The thing is everyone was sitting the same test - so everyone has the new test, last minute notice excuse. How come given that some come out with more than 75% met expectations and our school managed 25%?

Its true that the cohort is tiny so easily skewed and they have higher than average SEN. Its also true that SATS don't count for anything for the child.

My concern is is it a measure of what's going on at the school? Why is the progress poor between KS1 and KS2? What will my child be doing in those years?

mrz Sat 17-Dec-16 17:09:42

Do you know that the children who took the KS2 tests were at the same school in KS1? If not the progress measure can be a joke!

Do you know attendance history for every child?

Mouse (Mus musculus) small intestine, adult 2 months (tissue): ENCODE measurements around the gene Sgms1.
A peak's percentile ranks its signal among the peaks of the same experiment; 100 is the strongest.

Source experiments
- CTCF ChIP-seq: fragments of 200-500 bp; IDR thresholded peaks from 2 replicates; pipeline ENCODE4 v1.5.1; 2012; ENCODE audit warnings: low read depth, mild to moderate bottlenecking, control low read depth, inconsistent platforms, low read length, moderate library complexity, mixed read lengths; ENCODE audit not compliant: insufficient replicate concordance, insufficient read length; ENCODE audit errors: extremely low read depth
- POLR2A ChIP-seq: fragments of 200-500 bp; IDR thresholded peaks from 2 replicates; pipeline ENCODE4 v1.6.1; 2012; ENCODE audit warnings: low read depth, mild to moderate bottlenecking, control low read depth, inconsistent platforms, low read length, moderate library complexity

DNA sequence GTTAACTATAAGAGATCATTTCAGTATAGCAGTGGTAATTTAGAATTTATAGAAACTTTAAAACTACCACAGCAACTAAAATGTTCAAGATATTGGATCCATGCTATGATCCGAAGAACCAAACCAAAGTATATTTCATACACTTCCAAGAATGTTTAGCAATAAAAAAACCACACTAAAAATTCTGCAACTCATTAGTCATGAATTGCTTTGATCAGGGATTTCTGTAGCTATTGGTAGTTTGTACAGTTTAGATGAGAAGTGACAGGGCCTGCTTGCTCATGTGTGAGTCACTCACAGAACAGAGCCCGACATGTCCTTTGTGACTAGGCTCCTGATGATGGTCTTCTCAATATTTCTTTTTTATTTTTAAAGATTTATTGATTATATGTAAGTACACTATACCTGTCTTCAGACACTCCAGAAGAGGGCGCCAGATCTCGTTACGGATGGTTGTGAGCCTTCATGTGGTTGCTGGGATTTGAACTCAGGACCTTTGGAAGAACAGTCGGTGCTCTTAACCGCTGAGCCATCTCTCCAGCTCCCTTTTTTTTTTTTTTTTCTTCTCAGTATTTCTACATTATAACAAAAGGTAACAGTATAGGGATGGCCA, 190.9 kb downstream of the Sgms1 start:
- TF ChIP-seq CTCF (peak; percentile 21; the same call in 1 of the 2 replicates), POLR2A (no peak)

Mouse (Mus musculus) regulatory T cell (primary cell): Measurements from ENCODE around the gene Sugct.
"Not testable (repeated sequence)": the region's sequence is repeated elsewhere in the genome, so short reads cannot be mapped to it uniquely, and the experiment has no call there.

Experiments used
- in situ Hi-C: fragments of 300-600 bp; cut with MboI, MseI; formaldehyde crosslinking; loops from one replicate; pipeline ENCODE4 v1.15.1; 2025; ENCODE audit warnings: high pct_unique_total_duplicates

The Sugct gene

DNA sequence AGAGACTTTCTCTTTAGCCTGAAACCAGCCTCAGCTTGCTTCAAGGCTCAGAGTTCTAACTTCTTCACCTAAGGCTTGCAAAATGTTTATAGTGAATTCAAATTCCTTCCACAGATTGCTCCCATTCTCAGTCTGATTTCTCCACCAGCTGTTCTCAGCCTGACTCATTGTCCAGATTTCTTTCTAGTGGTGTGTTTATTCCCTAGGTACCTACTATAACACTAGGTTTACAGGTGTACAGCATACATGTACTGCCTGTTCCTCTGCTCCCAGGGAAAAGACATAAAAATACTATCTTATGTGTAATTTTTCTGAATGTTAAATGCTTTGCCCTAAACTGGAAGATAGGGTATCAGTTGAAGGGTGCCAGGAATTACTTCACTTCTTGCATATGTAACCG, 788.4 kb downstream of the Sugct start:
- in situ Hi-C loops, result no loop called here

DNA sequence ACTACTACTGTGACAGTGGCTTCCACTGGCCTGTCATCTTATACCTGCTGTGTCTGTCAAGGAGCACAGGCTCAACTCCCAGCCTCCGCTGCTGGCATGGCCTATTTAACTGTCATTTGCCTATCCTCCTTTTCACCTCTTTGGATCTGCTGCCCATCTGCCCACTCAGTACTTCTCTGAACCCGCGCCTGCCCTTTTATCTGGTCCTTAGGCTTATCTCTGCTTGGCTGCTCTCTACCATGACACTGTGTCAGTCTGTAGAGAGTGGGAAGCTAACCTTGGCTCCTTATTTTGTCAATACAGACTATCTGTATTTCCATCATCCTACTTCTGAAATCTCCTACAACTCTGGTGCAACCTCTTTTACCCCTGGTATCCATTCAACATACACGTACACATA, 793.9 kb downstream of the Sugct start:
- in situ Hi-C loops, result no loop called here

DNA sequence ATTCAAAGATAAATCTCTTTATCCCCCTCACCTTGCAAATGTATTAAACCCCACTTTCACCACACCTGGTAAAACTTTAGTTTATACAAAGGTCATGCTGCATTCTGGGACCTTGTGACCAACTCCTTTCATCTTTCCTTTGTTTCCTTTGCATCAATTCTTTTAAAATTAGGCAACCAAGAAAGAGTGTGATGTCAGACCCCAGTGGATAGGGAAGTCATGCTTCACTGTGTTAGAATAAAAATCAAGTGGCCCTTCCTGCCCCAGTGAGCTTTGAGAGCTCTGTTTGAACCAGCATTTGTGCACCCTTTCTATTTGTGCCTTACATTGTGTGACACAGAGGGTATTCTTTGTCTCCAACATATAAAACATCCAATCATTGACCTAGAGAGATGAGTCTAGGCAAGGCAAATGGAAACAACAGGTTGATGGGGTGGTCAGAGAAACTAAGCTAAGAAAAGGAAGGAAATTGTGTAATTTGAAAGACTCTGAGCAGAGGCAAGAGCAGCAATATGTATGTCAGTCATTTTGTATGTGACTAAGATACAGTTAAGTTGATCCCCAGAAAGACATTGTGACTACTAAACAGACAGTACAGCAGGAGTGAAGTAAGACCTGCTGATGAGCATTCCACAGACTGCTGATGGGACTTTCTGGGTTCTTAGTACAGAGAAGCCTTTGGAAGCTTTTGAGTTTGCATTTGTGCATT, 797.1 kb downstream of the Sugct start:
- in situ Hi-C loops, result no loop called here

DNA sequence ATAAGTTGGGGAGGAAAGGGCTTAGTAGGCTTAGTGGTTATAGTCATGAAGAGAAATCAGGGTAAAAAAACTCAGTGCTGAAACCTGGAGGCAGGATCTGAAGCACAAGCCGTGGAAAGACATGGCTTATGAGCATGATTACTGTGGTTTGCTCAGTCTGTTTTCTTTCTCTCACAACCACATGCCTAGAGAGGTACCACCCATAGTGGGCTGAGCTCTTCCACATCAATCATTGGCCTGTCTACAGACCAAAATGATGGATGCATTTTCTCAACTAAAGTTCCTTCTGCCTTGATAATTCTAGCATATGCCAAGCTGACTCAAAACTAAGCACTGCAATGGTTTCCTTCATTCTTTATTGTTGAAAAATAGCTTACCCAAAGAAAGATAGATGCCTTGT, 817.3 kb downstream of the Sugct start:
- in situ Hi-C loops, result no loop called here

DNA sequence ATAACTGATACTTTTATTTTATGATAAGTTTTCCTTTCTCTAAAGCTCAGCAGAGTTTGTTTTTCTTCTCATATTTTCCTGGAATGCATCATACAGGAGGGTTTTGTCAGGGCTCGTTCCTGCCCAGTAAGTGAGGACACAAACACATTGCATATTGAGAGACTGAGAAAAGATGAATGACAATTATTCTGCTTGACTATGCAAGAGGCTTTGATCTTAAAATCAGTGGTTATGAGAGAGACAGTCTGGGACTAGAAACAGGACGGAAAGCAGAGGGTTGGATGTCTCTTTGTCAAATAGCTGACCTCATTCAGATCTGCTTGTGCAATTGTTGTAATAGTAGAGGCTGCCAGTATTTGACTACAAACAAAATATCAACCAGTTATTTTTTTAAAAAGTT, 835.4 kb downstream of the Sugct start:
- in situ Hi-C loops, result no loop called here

Do you know medical history of every child's?

SEN history?

In a small cohort each child can represent 10% or more ...

BlackDoglet Sat 17-Dec-16 17:32:49

Nat73 - have you ever thought about being a governor? You are asking precisely the right questions!

nat73 Sat 17-Dec-16 18:05:35

Euw they've already asked me but I said no thanks. I work full time and am too opinionated for most of them ;-)

SisterViktorine Sat 17-Dec-16 18:45:06

I think it would have been really hard to prepare this (last) year with a mixed Y3/4/5/6 class.

My school is in a difficult catchment but we did very well. We are 2 form entry and Y6 had the most bootcampish year of test preparation I have ever known. We have a good number of intervention teachers (experienced, qualified teachers) and they were all pressed into action with Y6 so they were taught in groups of 10-15 each with a teacher and a TA for several months. Afternoons were given over to reactive intervention.

How could you do all this with only a few Y6s, mixed in with younger children and, by the sounds of it, only 2 teachers in the school.

I'm not saying what my school did is right. Y6 had a very pressured two terms. Just highlighting the difference in what we were able to do.